Why do you always “go down the street”

I think I hear people mostly use the phrase “going down the street” instead of “going up the street” or “going on the street”

It is common to hear that :

I was going down the street when I saw her

in songs or movies.

I don’t think the word down has something do to with a inclination, declination or direction.I feel people use it even they walk on a plain road/street.What exactly does this sentence mean?

So what is the difference between :

I was going on the street when I saw her


I was going down the street when I saw her


I was going up the street when I saw her


The choice between down and up for street movement is interesting.

If the street is on a hill the usage is obvious.

If the street is on the level it is less so, but there are some rules of thumb that can be applied.

If the city has an acknowledged “uptown” and “downtown” sections, “up the street” usually goes uptown and “down the street” goes downtown.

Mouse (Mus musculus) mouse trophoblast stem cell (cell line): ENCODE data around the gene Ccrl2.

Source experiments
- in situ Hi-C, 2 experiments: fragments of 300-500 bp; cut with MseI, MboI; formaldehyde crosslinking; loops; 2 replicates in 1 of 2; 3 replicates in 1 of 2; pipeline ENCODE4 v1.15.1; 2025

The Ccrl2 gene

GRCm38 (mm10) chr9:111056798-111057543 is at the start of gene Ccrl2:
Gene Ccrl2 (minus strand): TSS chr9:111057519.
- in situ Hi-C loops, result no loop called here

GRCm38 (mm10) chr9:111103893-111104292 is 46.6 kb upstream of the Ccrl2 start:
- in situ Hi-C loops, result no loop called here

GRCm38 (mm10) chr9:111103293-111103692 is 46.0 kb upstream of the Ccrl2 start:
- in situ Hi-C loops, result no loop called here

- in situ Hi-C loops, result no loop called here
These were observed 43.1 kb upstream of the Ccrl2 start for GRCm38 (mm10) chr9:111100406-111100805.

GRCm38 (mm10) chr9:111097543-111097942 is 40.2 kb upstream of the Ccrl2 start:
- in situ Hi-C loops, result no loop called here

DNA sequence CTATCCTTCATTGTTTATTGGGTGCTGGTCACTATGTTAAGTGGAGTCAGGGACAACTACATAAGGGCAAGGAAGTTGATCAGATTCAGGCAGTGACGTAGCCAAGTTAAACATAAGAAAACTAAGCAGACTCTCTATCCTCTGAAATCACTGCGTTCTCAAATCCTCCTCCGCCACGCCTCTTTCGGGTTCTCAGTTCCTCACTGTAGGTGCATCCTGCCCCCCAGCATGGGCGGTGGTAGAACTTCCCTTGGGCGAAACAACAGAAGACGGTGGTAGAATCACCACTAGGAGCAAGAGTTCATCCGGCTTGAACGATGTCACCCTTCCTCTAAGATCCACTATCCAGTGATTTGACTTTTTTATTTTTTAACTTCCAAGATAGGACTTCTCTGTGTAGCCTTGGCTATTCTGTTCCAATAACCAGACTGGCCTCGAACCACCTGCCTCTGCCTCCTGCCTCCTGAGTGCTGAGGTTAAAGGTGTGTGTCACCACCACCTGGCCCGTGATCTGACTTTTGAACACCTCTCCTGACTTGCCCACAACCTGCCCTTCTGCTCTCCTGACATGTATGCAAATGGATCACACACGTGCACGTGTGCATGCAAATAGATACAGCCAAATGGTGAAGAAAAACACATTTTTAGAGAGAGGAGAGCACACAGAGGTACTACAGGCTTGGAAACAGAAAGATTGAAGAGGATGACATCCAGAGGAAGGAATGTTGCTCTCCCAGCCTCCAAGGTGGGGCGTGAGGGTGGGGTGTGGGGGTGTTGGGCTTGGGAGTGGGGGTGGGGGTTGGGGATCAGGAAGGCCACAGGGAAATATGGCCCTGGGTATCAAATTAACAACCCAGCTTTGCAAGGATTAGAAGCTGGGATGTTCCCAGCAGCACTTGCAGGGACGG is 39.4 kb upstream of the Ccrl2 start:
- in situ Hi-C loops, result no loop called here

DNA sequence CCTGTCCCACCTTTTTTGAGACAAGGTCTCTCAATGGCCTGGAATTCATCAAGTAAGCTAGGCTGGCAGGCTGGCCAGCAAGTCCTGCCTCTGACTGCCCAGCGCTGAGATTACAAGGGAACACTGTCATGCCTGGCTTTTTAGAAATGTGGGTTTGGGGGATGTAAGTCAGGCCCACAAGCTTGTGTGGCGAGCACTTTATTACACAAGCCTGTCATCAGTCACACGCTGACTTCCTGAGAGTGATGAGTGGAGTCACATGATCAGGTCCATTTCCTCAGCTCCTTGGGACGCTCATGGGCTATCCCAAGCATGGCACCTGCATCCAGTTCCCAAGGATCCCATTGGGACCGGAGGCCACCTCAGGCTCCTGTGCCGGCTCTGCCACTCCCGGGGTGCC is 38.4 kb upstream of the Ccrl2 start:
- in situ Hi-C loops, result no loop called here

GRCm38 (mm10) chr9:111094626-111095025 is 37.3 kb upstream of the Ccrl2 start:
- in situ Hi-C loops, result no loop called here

Sometimes the choice is made based on compass direction- going North might be considered “going up the street” whereas heading South might be considered “going down the street”.

Other times it’s local convention- however it got established.

And a lot of times it just doesn’t matter and either one is perfectly fine.

But you can get a ticket for public indecency if you are caught “going on the street.”!

–get more than a ticket, you would become a sex offender
Here’s a link to a similar question on English Language and Usage: https://english.stackexchange.com/questions/83597/up-my-street-and-down-the-lane

Source : Link , Question Author : Mrt , Answer Author : Jim

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